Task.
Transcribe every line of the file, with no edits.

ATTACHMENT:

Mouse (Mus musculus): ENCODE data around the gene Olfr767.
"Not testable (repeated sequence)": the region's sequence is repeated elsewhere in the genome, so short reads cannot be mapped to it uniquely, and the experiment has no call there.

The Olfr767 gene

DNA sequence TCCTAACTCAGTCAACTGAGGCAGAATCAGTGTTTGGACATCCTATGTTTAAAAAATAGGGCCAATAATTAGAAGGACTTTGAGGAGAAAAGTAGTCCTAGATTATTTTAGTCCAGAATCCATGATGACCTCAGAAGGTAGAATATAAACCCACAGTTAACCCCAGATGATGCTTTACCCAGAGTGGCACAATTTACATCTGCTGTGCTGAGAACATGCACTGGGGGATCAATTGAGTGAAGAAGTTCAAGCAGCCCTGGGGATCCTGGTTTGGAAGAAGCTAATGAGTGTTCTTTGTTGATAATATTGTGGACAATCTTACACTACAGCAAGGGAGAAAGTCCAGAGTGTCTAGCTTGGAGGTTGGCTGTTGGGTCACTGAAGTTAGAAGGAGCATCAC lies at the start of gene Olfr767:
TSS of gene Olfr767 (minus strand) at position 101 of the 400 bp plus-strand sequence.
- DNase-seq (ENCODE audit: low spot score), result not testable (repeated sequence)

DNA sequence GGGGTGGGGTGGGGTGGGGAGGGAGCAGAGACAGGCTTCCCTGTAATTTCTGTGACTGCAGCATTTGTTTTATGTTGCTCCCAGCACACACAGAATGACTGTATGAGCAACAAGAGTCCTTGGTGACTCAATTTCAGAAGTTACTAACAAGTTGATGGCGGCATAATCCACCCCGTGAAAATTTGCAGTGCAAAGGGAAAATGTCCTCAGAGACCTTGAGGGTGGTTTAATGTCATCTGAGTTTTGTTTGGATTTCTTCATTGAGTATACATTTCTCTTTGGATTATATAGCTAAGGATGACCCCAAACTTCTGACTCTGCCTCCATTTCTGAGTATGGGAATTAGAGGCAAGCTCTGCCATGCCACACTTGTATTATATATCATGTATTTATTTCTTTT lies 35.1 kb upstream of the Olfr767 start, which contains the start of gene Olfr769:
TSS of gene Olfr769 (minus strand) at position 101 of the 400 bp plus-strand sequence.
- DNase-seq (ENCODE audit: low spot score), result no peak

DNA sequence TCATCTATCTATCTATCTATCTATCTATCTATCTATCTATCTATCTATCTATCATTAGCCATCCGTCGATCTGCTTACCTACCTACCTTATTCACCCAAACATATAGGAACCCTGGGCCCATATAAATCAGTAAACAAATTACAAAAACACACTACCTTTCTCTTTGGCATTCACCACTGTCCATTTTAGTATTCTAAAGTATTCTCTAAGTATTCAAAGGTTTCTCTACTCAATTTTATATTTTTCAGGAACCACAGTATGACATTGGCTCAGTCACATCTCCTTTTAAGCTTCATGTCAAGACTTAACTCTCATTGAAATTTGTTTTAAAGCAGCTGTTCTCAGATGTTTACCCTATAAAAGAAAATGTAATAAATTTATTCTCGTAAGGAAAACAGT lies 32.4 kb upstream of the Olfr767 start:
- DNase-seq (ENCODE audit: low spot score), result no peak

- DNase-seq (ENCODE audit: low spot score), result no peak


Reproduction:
Mouse (Mus musculus): ENCODE data around the gene Olfr767.
"Not testable (repeated sequence)": the region's sequence is repeated elsewhere in the genome, so short reads cannot be mapped to it uniquely, and the experiment has no call there.

The Olfr767 gene

DNA sequence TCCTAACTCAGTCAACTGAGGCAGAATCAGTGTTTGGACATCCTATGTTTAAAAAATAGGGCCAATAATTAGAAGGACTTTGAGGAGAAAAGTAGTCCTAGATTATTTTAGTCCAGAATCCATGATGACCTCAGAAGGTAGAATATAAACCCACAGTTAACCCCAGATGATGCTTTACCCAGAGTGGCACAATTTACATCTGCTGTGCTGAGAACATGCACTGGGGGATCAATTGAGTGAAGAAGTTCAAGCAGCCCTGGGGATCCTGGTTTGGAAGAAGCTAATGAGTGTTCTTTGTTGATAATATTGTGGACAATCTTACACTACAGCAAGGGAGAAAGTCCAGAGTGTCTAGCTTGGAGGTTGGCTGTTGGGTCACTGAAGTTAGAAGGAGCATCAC lies at the start of gene Olfr767:
TSS of gene Olfr767 (minus strand) at position 101 of the 400 bp plus-strand sequence.
- DNase-seq (ENCODE audit: low spot score), result not testable (repeated sequence)

DNA sequence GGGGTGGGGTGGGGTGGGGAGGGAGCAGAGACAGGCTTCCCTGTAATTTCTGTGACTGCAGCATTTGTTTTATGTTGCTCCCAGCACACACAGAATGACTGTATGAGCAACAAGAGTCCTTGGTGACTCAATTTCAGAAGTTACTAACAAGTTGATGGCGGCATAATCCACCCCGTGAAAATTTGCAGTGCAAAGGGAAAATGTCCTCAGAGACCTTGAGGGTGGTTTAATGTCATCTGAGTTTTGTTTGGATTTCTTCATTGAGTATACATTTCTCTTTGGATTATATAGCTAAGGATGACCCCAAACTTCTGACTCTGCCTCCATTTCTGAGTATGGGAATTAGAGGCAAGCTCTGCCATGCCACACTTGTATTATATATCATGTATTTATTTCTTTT lies 35.1 kb upstream of the Olfr767 start, which contains the start of gene Olfr769:
TSS of gene Olfr769 (minus strand) at position 101 of the 400 bp plus-strand sequence.
- DNase-seq (ENCODE audit: low spot score), result no peak

DNA sequence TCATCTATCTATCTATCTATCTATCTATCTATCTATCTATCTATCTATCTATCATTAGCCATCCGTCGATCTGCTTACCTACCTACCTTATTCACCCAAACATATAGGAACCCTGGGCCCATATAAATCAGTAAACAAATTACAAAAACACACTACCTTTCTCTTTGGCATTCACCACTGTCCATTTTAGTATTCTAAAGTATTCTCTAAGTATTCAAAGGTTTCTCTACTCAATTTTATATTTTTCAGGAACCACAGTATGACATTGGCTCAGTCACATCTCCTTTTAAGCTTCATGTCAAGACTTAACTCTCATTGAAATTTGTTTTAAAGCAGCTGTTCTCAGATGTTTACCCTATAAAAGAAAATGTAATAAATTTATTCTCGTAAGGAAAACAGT lies 32.4 kb upstream of the Olfr767 start:
- DNase-seq (ENCODE audit: low spot score), result no peak

- DNase-seq (ENCODE audit: low spot score), result no peak